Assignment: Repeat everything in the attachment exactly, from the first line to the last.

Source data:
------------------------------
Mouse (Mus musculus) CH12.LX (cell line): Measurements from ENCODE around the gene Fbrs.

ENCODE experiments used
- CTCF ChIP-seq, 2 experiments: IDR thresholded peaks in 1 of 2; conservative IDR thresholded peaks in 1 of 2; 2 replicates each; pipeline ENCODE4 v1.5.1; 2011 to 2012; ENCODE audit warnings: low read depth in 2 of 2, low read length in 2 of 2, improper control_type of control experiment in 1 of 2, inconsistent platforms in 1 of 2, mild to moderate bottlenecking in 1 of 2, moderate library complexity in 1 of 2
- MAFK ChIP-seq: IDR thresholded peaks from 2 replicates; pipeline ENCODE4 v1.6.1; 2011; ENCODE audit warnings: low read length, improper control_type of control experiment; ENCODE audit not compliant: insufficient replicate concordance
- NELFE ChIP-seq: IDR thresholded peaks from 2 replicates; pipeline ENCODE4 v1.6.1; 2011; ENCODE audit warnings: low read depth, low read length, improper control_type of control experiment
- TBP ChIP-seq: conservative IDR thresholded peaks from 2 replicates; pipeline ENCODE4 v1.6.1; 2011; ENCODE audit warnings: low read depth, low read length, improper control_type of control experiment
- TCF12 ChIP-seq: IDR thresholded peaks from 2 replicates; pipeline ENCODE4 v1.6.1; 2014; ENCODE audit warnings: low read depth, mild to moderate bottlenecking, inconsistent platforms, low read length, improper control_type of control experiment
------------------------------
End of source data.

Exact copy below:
Mouse (Mus musculus) CH12.LX (cell line): Measurements from ENCODE around the gene Fbrs.

ENCODE experiments used
- CTCF ChIP-seq, 2 experiments: IDR thresholded peaks in 1 of 2; conservative IDR thresholded peaks in 1 of 2; 2 replicates each; pipeline ENCODE4 v1.5.1; 2011 to 2012; ENCODE audit warnings: low read depth in 2 of 2, low read length in 2 of 2, improper control_type of control experiment in 1 of 2, inconsistent platforms in 1 of 2, mild to moderate bottlenecking in 1 of 2, moderate library complexity in 1 of 2
- MAFK ChIP-seq: IDR thresholded peaks from 2 replicates; pipeline ENCODE4 v1.6.1; 2011; ENCODE audit warnings: low read length, improper control_type of control experiment; ENCODE audit not compliant: insufficient replicate concordance
- NELFE ChIP-seq: IDR thresholded peaks from 2 replicates; pipeline ENCODE4 v1.6.1; 2011; ENCODE audit warnings: low read depth, low read length, improper control_type of control experiment
- TBP ChIP-seq: conservative IDR thresholded peaks from 2 replicates; pipeline ENCODE4 v1.6.1; 2011; ENCODE audit warnings: low read depth, low read length, improper control_type of control experiment
- TCF12 ChIP-seq: IDR thresholded peaks from 2 replicates; pipeline ENCODE4 v1.6.1; 2014; ENCODE audit warnings: low read depth, mild to moderate bottlenecking, inconsistent platforms, low read length, improper control_type of control experiment